Keywords:  Autoubiquitination; BiFC; E2-E3 pairing; E3 ubiquitin ligase; Ubiquitin; Ubiquitin-conjugating enzyme (E2)
  7. Cell Death Dis. 2022 Nov 22. 13(11): 984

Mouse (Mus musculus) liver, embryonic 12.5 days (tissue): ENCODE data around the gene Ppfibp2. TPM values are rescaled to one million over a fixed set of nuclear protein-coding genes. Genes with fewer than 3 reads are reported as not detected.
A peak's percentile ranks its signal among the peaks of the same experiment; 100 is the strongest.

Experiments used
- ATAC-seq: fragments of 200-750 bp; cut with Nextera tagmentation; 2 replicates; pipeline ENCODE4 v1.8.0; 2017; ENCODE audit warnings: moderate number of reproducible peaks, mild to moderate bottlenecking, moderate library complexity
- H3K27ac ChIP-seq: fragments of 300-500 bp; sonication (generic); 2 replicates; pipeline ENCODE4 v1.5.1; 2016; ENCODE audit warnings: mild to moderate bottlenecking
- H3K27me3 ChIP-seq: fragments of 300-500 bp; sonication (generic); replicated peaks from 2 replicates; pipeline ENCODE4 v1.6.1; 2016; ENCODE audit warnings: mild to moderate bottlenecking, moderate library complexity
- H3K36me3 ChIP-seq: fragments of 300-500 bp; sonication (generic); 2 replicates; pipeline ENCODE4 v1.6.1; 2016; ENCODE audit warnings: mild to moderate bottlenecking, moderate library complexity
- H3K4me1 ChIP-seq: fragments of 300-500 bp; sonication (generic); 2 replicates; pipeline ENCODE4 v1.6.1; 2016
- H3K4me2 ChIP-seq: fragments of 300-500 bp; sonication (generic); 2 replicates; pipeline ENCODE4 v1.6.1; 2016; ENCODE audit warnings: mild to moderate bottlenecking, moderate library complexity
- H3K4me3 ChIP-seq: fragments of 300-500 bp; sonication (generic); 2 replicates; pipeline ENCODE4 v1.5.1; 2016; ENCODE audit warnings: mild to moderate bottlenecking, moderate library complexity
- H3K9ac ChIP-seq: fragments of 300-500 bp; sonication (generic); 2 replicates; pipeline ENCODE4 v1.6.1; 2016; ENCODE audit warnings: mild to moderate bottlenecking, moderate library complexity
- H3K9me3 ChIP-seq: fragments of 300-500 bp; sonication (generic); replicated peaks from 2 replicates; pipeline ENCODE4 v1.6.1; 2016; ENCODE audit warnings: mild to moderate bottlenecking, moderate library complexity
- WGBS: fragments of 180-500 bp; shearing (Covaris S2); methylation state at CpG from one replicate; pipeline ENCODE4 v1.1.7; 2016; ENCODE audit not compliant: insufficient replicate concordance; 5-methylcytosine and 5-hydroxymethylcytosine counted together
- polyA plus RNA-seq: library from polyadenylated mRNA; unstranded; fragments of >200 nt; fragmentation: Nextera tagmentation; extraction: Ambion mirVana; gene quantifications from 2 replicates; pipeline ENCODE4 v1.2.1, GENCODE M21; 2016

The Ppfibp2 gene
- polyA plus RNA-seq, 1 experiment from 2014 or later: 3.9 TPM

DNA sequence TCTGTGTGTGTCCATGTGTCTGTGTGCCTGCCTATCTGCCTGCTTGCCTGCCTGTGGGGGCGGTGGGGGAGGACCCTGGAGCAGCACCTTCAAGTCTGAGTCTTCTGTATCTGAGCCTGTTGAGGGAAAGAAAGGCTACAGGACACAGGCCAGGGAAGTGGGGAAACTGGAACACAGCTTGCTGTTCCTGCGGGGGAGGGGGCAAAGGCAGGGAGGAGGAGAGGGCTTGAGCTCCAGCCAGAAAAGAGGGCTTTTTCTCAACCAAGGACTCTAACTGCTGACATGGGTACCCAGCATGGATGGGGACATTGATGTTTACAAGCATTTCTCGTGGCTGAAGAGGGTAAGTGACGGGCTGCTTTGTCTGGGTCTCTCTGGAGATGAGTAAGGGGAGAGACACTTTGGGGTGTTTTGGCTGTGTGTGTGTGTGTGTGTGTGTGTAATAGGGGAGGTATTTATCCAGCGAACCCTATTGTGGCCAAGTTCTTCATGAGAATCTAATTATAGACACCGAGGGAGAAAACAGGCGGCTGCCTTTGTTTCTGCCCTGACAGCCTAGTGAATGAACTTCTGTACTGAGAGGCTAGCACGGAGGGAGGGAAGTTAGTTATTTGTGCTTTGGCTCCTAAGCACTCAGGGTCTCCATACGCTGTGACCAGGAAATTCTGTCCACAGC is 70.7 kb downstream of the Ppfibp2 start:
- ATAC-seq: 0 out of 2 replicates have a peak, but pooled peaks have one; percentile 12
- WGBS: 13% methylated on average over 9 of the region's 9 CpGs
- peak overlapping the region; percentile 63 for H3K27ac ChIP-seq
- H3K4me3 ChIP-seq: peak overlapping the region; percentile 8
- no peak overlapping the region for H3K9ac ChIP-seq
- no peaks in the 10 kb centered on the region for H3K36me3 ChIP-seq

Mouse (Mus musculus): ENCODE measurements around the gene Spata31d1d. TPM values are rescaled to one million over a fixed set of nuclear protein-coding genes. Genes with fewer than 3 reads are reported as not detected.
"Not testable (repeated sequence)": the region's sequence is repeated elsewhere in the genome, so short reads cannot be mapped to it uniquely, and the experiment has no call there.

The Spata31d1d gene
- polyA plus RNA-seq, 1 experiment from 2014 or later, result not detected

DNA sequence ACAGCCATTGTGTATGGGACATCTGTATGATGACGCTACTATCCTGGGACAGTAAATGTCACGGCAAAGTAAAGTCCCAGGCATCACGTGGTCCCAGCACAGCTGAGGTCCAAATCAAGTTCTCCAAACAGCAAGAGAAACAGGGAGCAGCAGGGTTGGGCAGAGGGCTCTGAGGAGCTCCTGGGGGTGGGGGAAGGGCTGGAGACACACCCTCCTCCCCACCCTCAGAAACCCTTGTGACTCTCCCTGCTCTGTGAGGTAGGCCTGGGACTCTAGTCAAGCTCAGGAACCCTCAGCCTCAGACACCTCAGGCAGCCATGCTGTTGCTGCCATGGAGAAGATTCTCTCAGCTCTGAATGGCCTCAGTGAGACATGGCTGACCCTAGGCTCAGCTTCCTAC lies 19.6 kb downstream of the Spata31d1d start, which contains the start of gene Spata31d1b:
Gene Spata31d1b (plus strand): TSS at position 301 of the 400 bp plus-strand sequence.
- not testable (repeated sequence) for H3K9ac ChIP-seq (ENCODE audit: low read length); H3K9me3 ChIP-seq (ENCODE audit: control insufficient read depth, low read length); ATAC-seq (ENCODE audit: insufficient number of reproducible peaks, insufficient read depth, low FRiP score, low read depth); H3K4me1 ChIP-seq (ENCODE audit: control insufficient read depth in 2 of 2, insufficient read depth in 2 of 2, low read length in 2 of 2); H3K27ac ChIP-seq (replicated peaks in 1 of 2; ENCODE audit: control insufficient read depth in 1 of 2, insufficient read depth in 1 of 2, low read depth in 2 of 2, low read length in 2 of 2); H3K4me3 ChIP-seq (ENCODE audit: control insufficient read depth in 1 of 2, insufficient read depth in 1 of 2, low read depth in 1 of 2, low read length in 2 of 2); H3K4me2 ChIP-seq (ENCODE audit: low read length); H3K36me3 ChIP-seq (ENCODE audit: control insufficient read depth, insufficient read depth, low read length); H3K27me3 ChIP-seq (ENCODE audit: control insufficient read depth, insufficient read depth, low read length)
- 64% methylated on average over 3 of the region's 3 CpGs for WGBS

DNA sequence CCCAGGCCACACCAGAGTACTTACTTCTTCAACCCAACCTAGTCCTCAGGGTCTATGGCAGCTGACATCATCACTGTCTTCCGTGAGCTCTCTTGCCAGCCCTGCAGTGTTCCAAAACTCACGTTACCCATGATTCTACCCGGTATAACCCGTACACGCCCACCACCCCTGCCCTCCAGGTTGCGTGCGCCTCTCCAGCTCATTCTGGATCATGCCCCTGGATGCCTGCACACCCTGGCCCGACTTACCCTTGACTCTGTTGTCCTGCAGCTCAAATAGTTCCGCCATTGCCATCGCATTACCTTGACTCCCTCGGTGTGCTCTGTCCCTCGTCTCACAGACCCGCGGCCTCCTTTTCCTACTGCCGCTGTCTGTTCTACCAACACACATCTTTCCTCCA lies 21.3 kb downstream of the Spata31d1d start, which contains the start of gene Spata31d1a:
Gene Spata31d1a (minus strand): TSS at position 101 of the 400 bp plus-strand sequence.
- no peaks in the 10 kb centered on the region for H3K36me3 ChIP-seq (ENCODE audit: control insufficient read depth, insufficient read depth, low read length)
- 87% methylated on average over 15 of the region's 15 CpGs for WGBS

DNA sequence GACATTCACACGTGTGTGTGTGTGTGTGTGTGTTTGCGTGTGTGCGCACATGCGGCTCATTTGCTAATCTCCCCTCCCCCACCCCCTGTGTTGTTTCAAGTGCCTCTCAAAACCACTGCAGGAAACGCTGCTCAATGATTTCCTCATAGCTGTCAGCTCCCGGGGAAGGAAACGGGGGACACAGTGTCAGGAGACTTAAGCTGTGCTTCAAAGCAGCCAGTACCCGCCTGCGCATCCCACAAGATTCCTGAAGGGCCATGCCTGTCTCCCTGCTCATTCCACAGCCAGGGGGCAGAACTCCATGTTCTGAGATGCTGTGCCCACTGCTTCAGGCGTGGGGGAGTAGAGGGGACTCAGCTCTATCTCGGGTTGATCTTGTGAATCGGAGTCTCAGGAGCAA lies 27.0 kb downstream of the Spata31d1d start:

Radiotherapy is one of the most effective treatments for esophageal squamous cell carcinoma (ESCC); however, radioresistance is a clinical problem that must urgently be solved. Here, we found that butyrophilin subfamily 3 member A1 (BTN3A1) is upregulated in ESCC tumor tissues compared with nontumor tissues. We also evaluated BTN3A1 expression in patients with ESCC receiving adjuvant radiotherapy. The results demonstrated that BTN3A1 upregulation predicts a poor prognosis for ESCC patients. BTN3A1 overexpression promotes ESCC cell proliferation in vitro and in vivo. Moreover, BTN3A1 knockdown sensitized ESCC cells to radiation. We further explored the mode of death involved in BTN3A1-mediated radioresistance. Previous studies have shown that apoptosis, autophagy, necrosis, pyroptosis and ferroptosis are important for the survival of ESCC cells. We performed an RT-PCR array and western blotting (WB) to identify the mode of death and revealed for the first time that BTN3A1 promotes cell radioresistance by activating autophagy. In addition, by performing immunoprecipitation and mass spectrometry analyses, we found that BTN3A1 regulated the expression of UNC-51-like autophagy activating kinase 1(ULK1) and promoted its phosphorylation to subsequently initiate autophagy. Chromatin immunoprecipitation (ChIP) and luciferase reporter assay results indicated that BTN3A1 is a novel direct target of hypoxia inducible factor-1α (HIF-1α). HIF-1α, a transcription factor, promotes BTN3A1 transcription upon irradiation. Overall, the present study is the first to show that BTN3A1 plays a key role in radioresistance and that targeting BTN3A1 might be a promising strategy to improve radiotherapy efficacy in patients with ESCC.